Beer aficionados may find Corona to be too simple a brew, but this Mexican lager is astoundingly popular because of its approachable and crisp flavor profile.
Style: Mexican lager
Company: Grupo Modelo/Constellation Brands
Brewery Location: Mexico, Nava and Obregon breweries
MSRP: $16 per 6-pack of 12-ounce bottles
- Affordable and widely available Mexican lager that’s known for its drinkability
- Refreshing, crisp and uncomplicated
- A bit of skunkiness on the palate that some find unappealing
- Some may consider it too basic compared to other lagers.
Color: Corona is lighter than some of its competitors, with a light yellow hue in the glass that’s reminiscent of straw or faded copper.
Nose: Some sweet malt and a bit of that signature skunkiness come through on the nose, along with a hint of citrus and green apple.
Palate: Corona is immediately recognizable on the palate, with a sharp effervescence that immediately starts at the tip of your tongue and travels upward. From there, the sweetness intensifies but stops short of sugary as a bit of bitterness comes into play. These notes are all very mild, with a bit of muted orange and grain rounding out the palate.
Finish: There’s a slight bitter hit on the finish, but this fades fairly quickly, leaving you with a touch of sugar and lingering bubbles on your tongue and in the back of your throat.
Corona is a light and crisp pale Mexican lager that’s wildly popular in the U.S. Its flavor profile is not overly complex, with sweet notes and a bit of hoppy skunkiness on the palate that places it squarely between mass-produced light American lagers and heavier, more complex beer from Europe.
The past year has been a banner year for the brand, despite production having to briefly shut down during the pandemic. Grupo Modelo produces this lager in several breweries throughout Mexico, and while that company is owned by beer giant AB InBev, Constellation Brands controls distribution in America and imports the brand. Corona was first brewed at Cervecería Modelo in Mexico City in the 1920s, and within a decade it became the best-selling beer in that country. If you notice some crossover between Corona and German-style lagers, there’s a good reason for that: The beer’s original brewer was German immigrant Adolf H. Schmedtje, who brought with him the techniques, traditions and preferred flavor profile of his home country.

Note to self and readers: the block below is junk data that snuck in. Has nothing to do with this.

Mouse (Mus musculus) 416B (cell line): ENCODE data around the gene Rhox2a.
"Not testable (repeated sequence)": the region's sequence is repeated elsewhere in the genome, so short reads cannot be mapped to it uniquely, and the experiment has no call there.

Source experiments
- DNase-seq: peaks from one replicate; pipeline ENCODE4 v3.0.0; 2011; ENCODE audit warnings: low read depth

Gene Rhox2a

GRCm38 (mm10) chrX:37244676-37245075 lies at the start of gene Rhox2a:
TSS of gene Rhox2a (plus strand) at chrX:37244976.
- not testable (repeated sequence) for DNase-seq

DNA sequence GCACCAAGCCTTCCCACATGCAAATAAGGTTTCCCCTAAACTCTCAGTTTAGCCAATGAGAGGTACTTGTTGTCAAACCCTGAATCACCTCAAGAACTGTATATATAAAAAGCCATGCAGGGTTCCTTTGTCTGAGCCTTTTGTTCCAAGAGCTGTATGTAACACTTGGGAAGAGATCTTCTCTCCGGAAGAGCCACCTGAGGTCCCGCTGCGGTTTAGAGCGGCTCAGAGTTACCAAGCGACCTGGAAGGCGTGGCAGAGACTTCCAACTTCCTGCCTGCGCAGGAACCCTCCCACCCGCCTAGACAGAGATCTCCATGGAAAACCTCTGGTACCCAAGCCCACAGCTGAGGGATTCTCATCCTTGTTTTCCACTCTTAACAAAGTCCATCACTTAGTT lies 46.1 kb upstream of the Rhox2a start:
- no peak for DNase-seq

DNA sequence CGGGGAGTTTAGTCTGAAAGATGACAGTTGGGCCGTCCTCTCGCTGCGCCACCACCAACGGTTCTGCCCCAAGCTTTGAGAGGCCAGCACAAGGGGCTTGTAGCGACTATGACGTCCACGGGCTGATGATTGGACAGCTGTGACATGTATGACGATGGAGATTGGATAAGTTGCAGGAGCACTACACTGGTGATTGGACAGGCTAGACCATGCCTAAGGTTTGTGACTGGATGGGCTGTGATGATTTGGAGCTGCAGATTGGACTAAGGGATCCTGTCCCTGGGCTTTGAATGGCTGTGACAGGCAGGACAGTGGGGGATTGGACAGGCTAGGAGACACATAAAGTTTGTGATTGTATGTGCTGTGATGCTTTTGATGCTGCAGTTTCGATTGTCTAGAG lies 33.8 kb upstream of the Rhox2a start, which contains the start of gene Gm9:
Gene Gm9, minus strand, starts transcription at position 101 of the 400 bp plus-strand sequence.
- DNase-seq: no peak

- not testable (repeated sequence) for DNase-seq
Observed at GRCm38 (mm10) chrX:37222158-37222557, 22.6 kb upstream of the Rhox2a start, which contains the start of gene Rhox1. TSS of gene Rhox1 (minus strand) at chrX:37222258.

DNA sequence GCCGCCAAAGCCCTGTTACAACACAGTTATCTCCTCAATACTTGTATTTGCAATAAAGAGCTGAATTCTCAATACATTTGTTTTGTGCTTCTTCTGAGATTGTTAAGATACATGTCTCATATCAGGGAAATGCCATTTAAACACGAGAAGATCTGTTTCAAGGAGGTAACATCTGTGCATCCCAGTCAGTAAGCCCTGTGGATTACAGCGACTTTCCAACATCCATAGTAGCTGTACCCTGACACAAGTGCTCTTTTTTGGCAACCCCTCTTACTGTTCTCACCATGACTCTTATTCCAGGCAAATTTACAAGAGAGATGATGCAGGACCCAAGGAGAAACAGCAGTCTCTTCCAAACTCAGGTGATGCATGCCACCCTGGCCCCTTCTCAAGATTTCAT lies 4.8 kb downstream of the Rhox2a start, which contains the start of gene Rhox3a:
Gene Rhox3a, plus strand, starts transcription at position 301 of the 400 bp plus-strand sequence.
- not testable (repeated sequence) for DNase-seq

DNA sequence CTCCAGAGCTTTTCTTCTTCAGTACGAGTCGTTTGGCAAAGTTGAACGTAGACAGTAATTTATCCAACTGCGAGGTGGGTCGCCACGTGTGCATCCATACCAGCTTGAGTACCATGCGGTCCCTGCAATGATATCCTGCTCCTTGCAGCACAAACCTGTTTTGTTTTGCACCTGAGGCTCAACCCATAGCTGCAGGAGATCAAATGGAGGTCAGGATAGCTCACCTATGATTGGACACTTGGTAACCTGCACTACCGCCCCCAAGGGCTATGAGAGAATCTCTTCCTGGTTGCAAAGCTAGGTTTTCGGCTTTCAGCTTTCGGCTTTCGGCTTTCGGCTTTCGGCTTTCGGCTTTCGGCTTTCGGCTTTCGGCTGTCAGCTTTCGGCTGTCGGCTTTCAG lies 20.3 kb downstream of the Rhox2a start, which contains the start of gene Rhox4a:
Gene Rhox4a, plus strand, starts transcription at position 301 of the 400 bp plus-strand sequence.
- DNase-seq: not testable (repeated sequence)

It should be noted that Corona, known worldwide for its light yellow color that’s immediately visible in the clear bottles it comes in, is not the most complex of beers. But that’s not the point here. This pale lager is meant to be enjoyed without thinking about it too much and marketed toward popping open in the summer while relaxing on the beach or grilling some burgers. People often stick a wedge of lime in the bottle’s neck to add a bit of tartness to the beer (and, some might say, to enhance the flavor)—a tradition that dates back decades. Its carbonation is lively but not overpowering, and its palate is bright and unassertive with notes of grass, malt, sweetness and just the slightest whiff of hops. This will certainly not be the first choice of craft beer fans who are looking for higher hops levels or more complex flavors. But Corona is brewed to be accessible and enjoyable for the masses, and in that, the brand has been very successful.
Corona costs just a few more dollars than its competitors, placing it in the low- to mid-range of pricing. And it’s as ubiquitous as large American brands, such as Budweiser or Coors, available at nearly every store, bar or restaurant throughout the U.S.
Corona wasn’t introduced in the U.S. until 1981, more than five decades after it was created in Mexico.
The bottom line: Corona is the kind of lager you don’t have to think much about, and that’s just fine for many beer drinkers throughout the world, as proven by its popularity.